Science fiction has always been a great mirror, to reflect the ambitions and fears of society. It’s entertaining to speculate on where we’re headed, and how it might affect us. Not so long ago, James Cameron’s Terminator movie, suggested that a computer called Skynet, would become so intelligent that it would eventually turn machines on their creators, ushering in Judgement Day.
Whilst an intriguing premise, is not so far from the truth. Artificial intelligence (AI), has been with us for some time, but it’s only now that we’re discovering its influence. One area already undergoing profound transformation, is branding and marketing.
Today’s AI experience
Consider if you will, a typical transaction. Somebody is swiping through their Instagram feed, and they see a product they like. Weirdly, it’s something they were just looking at the day before. Perhaps unbeknown to them, they’ve just been targeted by a brand using AI, to analyse search habits and expose potential customers.
Continuing with the customer, they place an order activating a whole sequence of logistical events. The smart factory picks the product, it’s dispatched to the delivery company guided by geospatial data. In the meantime, the customer receives a reply in the blink of the eye, reassuring them when they can expect their purchase.
Take the experience one step further. The customer received the product, but it was faulty. So, they go to the vendors site, where instead of interacting with another person, a Chatbot processes their request. Through machine learning, a response is provided to answer the customer, accurately and far quicker than a human could.
This kind of customer experience is occurring every minute, of every day, using a variety of AI technologies. Whether customers are satisfied with this kind of experience, is irrelevant. Businesses can’t resist finding ways to use technology, to help them run more effectively. So, it’s up to those of us working within branding, to make it somehow work.
Personalisation or consistency?
With so much data being fed back to marketers, we are soon reaching a pivotal moment, where tailoring the customer experience to the interests of the individual customer, will soon be achievable. In the past, doing this with accuracy and to scale, has been limiting. But AI is now making it possible. Soon the customer experience will be bespoke. Content, message, tone of voice and visual expression will be adapted to the tastes of the individual.
This creates a conundrum for marketers. Brands have traditionally worked as a beacon, attracting like-minded people, through projecting a specific intent and consistency. The repetition of the brand has become something that generates trust. So how will it maintain its integrity, when it becomes so personalised, that it can effectively become all things to all people?
Gate keeper or enhancer?
Another shift taking place is the access to the consumer. So far, we’ve enjoyed a fairly direct path to the consumer through retail, online and mobile. But the growing use of virtual assistants, is placing a formidable barrier, between marketers and their customer. We’re now using Alexa, Siri and Google Assistant to search our options, instead of going directly to the brand, at source. Consciously or not, we’re bypassing the opportunity to be immersed in the brand experience. How will brands reach the customer, when Siri stands in the way?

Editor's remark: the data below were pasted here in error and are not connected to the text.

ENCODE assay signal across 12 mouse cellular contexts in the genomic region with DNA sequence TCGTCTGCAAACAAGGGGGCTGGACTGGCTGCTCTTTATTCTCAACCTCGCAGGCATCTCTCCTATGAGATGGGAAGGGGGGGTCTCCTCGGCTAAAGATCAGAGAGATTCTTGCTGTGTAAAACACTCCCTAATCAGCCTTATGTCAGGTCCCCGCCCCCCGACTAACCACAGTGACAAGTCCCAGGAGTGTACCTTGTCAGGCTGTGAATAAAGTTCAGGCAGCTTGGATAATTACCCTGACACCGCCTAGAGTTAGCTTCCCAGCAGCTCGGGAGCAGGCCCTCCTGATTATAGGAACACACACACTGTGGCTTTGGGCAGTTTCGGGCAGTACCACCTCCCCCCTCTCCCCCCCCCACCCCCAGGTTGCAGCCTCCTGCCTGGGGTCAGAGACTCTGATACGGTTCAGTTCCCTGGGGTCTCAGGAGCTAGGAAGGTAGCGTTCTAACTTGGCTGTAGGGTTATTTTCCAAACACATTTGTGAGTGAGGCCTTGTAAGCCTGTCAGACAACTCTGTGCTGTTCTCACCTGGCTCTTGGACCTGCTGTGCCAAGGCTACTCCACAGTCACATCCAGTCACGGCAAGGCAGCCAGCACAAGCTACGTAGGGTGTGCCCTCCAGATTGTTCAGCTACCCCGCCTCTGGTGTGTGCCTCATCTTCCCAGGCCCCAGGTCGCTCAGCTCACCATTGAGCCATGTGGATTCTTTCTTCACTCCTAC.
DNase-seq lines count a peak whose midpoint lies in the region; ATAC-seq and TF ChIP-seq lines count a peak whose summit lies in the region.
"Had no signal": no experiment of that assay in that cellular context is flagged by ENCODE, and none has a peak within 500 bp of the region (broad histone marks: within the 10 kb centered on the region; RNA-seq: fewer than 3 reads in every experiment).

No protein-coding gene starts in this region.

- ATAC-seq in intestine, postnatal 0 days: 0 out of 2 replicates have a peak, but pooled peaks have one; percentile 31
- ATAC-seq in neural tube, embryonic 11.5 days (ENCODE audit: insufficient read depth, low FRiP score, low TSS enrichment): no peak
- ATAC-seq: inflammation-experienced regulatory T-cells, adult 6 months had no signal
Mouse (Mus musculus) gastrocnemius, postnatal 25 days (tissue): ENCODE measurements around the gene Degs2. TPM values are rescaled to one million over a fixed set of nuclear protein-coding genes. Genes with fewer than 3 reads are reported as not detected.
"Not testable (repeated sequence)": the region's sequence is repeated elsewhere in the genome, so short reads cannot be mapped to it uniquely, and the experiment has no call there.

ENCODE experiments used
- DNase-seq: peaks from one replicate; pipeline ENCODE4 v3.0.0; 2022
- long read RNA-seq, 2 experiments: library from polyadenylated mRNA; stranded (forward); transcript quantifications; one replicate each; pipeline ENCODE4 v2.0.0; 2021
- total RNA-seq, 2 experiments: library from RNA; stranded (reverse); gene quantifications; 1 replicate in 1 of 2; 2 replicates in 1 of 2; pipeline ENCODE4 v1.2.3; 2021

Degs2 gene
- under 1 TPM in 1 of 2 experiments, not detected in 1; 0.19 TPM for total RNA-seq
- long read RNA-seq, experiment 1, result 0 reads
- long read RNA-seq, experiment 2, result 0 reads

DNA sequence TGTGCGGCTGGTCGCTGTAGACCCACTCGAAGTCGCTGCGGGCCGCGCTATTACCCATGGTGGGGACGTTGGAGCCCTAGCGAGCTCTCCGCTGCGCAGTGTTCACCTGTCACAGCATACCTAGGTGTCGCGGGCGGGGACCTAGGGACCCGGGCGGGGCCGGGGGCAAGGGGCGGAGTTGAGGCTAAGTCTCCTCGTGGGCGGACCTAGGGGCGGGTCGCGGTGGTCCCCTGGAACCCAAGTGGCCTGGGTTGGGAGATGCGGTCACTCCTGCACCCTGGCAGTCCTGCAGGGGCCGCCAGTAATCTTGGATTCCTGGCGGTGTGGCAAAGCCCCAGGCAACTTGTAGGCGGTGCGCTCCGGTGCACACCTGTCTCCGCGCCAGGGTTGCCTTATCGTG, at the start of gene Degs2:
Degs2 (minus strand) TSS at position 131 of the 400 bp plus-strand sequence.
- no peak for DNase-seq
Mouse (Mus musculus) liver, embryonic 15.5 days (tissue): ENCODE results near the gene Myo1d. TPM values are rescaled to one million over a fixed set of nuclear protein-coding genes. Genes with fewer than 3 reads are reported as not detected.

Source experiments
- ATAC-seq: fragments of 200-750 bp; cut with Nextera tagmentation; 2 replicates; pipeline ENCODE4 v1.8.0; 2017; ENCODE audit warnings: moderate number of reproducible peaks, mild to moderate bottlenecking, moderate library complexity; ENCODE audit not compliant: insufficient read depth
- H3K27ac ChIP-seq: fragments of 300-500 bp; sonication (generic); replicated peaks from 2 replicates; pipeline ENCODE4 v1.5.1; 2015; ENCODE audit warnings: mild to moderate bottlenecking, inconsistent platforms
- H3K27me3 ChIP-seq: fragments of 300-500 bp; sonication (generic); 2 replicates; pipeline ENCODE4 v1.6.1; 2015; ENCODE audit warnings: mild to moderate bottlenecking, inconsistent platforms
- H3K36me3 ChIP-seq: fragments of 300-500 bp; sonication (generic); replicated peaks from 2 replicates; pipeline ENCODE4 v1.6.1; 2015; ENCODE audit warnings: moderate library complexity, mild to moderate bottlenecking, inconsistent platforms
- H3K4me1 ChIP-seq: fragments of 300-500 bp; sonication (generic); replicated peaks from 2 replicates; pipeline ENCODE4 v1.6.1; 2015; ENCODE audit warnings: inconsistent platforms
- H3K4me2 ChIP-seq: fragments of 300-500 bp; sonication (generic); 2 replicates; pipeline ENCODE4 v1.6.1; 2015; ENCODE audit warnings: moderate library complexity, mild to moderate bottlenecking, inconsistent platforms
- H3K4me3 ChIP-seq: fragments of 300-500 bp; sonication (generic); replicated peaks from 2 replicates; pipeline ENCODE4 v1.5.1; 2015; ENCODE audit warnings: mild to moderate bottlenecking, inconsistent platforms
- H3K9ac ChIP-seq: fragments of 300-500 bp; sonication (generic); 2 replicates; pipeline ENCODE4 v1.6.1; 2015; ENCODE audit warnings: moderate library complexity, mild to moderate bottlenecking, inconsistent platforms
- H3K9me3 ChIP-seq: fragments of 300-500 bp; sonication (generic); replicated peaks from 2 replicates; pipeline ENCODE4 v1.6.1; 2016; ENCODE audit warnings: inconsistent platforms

In addition, the brands behind these virtual assistants, Amazon, Apple and Google, can’t resist placing their offers in front of other brands. If a lightbulb breaks, it’s easy to ask Alexa to order a replacement. But, “surprise surprise,” she recommends the AmazonsBasics lightbulbs, first. This illustrates the emergence of an intermediary in the buying process, who’s loyalties are not yet clear. No doubt in future, marketers will have to pay for the privilege of being “recommended” first, in the same way Google ads work. As always solutions can be found, if the brand can pay for it.
Artificial Intelligence or emotional Intelligence?
It’s a common tenet within marketing, that emotion drives behaviour and behaviour drives action. With the advent of technologies, such as Bio metric scanning, devices will be able to sense our emotional response to messaging. This will provide marketers, with an even deeper understanding of our personalities. Armed with these details, they will be able to configure their response to these emotions. So it’s foreseeable, that headlines will literally change their wording, according to the increase in our heart rate.
When brands start to know us better than we know ourselves, will we surrender to their predictive guidance? Or will there be a tipping point, where we say enough is enough, and take back control. Strong brands are built on an inherent purpose that we relate to. It’s implied that they have integrity and we can trust them. But if AI continues to make such pervasive searches into our lives, will we be happy to let them in? This raises a moral question on the role of brands, that goes beyond the transaction of goods.
There’s no doubt, that AI will have an increasing role to play in business, and it will build exponentially. It’s clear, that it can have tremendous benefit for marketing, but it doesn’t come without its challenges. Marketers and brand managers, will have to be adept at spotting the opportunities that emerging technologies provide, whilst avoiding sacrificing the hard-won trust, that consumers have in their favoured brands. They say information is power, in future, we’ll have to use it with more responsibility.